An insightful and informative look into the Waccamaw Siouan's quest for identity and survival. Waccamaw Legacy: Contemporary Indians Fight for Survival sheds light on North Carolina Indians by tracing the story of the now state-recognized Waccamaw Siouan tribe from its beginnings in the Southeastern United States, through their first contacts with Europeans, and into the 21st century, detailing the struggles these Indians have endured over time. We see how the Waccamaw took hold of popular theories about Indian tribes like the Croatan of the Lost Colony and the Cherokee as they struggled to preserve their heritage and to establish their identity. Patricia Lerch was hired by the Waccamaw in 1981 to perform the research needed to file for recognition under the Bureau of Indian Affairs Federal Acknowledgement Program of 1978. The Waccamaw began to organize powwows in 1970 to represent publicly their Indian heritage and survival and to spread awareness of their fight for cultural preservation and independence. Lerch found herself understanding that the powwows, in addition to affirming identity, revealed important truths about the history of the Waccamaw and the ways they communicate and coexist. Waccamaw Legacy outlines Lerch's experience as she played a vital role in the Waccamaw Siouan's continuing fight for recognition and acceptance in contemporary society and culture.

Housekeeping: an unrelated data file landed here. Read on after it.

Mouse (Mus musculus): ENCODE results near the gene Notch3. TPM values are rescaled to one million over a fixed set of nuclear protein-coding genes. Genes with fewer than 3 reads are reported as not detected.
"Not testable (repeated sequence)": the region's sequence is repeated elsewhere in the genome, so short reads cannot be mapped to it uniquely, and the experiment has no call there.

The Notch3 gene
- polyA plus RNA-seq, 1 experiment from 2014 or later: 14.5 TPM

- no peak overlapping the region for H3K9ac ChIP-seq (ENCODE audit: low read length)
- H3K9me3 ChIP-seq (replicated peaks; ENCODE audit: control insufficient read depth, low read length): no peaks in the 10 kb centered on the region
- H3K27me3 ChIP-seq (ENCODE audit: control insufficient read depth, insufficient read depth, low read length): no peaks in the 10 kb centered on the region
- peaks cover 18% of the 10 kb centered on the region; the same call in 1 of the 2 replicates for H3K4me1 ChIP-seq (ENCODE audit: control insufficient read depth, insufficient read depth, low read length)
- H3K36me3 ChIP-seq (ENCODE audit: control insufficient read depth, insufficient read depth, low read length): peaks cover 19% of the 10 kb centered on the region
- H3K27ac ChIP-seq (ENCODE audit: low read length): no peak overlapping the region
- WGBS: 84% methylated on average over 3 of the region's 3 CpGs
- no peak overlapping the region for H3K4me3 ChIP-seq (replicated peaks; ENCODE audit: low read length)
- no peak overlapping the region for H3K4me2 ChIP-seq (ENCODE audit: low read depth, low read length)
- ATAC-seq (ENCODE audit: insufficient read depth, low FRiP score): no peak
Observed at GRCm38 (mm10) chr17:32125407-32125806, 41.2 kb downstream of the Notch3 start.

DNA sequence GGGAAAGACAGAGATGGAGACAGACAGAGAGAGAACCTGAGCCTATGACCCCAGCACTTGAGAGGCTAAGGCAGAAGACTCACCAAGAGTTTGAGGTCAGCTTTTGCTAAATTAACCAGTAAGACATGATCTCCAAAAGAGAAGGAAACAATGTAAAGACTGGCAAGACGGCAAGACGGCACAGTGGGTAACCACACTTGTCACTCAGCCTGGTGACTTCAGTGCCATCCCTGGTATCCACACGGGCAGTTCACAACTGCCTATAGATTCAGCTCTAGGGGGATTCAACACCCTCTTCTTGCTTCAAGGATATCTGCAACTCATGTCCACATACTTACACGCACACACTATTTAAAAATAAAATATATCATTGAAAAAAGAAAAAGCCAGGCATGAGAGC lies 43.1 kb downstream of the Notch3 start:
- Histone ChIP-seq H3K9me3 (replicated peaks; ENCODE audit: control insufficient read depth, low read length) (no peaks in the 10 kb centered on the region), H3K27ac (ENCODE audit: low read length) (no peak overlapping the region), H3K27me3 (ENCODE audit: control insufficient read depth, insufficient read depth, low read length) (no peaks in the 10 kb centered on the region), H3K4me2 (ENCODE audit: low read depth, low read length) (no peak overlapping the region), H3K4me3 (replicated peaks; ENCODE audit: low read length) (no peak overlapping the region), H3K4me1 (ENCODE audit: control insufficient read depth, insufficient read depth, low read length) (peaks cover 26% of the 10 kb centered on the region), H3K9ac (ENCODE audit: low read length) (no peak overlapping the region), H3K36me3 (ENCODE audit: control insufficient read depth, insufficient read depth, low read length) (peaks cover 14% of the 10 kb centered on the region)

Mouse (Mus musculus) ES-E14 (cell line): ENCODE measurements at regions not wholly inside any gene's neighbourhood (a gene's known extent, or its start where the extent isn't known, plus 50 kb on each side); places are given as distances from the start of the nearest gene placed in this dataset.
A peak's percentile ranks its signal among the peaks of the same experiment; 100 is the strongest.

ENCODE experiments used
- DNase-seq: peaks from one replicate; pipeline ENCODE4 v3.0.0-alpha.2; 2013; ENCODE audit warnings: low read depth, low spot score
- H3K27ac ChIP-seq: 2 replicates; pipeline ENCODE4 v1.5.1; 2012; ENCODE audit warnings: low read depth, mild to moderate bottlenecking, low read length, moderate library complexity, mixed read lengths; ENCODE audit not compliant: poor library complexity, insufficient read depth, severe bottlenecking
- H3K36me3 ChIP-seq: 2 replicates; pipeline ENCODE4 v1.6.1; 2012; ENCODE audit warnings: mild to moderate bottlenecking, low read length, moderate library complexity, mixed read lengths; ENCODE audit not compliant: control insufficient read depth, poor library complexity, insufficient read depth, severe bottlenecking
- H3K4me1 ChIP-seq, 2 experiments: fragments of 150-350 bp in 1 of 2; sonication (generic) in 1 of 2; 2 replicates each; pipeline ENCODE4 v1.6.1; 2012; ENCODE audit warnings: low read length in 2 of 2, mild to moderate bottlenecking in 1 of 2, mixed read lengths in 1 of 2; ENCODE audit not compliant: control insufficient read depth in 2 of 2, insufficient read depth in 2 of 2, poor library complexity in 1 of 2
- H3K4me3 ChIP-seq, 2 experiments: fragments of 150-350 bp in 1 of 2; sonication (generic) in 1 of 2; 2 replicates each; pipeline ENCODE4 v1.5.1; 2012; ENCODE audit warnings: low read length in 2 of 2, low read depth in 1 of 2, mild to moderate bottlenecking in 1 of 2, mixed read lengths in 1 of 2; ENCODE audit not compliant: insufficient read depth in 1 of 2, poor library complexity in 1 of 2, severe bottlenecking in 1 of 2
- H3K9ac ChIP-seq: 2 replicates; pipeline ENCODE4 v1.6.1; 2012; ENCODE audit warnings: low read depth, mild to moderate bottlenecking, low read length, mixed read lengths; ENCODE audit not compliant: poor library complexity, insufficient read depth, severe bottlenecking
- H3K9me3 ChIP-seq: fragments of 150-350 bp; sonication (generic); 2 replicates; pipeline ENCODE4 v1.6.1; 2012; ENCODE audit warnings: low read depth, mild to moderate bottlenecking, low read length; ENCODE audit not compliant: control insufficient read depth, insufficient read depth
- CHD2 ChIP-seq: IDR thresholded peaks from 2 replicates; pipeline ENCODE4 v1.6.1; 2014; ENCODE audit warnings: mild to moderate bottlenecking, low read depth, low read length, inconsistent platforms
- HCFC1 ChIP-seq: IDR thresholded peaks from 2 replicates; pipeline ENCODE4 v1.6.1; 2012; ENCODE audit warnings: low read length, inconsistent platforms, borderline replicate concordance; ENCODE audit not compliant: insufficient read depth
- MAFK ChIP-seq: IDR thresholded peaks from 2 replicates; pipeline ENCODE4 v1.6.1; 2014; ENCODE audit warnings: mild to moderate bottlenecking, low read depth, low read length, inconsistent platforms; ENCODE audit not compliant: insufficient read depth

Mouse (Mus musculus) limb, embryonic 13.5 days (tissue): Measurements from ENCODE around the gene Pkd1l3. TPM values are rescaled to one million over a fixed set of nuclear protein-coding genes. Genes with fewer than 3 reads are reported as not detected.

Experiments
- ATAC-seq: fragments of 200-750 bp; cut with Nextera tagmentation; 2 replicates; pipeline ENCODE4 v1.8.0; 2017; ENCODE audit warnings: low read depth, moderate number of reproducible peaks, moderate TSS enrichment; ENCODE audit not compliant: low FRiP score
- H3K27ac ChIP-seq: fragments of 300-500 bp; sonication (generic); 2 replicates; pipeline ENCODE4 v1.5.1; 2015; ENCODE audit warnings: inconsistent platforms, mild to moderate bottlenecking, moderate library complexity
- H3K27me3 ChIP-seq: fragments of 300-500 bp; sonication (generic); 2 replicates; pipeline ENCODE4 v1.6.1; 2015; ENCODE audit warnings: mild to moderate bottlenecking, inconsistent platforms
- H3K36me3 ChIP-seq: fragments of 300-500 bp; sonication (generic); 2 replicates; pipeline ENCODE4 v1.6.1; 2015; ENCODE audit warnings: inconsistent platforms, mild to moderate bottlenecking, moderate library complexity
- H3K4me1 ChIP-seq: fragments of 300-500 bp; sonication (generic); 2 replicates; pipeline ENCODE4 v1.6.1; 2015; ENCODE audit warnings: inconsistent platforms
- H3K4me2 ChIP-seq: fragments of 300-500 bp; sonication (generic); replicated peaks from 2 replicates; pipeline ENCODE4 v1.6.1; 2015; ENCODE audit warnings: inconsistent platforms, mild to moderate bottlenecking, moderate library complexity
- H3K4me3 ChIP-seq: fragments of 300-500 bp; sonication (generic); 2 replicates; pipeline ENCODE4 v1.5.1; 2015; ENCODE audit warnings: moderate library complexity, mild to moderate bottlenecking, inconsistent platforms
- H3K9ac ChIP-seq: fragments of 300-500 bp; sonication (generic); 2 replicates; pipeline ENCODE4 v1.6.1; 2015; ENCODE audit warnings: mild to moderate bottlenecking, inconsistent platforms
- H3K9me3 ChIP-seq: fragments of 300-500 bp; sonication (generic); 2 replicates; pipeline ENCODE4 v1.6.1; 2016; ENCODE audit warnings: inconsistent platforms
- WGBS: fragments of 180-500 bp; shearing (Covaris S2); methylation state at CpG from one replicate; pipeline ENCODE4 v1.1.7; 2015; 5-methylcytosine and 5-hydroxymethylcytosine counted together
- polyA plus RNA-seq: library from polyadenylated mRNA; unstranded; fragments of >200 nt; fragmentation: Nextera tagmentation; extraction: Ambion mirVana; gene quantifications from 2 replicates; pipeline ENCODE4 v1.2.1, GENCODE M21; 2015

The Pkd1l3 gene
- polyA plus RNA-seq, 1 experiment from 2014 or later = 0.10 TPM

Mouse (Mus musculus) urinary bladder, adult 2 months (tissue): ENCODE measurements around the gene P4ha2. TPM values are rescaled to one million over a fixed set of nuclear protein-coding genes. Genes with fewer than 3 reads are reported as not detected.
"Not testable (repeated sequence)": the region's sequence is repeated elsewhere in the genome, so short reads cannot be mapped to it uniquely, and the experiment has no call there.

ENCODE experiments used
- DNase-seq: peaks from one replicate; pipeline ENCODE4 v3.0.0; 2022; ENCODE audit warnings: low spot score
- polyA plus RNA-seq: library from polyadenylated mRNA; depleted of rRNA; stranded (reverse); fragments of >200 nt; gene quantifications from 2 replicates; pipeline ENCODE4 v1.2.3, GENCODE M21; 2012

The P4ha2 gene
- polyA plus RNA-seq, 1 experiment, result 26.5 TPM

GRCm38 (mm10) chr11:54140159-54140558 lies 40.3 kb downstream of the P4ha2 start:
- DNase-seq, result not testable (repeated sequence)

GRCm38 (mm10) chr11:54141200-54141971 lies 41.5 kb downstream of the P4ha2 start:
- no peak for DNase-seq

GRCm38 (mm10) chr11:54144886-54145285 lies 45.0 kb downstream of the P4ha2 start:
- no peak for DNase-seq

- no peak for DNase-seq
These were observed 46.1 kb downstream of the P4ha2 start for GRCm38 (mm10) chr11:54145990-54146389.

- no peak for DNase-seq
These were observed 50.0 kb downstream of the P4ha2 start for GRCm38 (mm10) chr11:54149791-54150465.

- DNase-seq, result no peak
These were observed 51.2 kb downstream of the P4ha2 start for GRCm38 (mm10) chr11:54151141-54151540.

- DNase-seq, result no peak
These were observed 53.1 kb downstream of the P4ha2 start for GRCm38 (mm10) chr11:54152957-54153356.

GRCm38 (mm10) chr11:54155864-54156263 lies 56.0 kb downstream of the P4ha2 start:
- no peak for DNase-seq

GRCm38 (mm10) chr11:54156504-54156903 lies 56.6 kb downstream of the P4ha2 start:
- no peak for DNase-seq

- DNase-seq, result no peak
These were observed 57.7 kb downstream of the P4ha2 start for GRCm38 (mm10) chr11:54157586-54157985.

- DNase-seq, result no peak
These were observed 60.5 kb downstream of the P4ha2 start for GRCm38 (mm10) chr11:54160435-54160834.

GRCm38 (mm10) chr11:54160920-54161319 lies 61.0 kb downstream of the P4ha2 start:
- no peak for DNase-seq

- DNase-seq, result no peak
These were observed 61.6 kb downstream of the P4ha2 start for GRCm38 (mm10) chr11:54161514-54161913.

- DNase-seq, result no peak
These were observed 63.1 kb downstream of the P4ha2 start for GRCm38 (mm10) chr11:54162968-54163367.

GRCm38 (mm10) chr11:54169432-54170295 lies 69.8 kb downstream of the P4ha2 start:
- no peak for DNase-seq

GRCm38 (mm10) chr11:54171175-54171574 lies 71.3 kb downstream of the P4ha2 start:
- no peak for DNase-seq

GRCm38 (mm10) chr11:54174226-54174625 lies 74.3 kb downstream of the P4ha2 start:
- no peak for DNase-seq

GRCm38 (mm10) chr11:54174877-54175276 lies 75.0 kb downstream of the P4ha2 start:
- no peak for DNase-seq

Publisher: The University of Alabama Press
Number of pages: 184
Weight: 445 g
Dimensions: 235 x 156 x 19 mm
"The University of Alabama Press is on the vanguard of research and writing about modern, contemporary southeastern Native America with the press's Contemporary American Indian Studies series. . . . The press's latest installment in this series, Patricia Barker Lerch's Waccamaw Legacy, promises to leave a legacy of its own." American Indian Culture and Research Journal
"Patricia Lerch brings well-deserved attention to those native Americans that have been largely ignored by most anthropologists and other researchers. These people deserve to be recognized and appreciated for their determination to maintain their cultural heritage. Her insight and sensitivity on this subject are exceptional."--Anne Rogers, Western Carolina University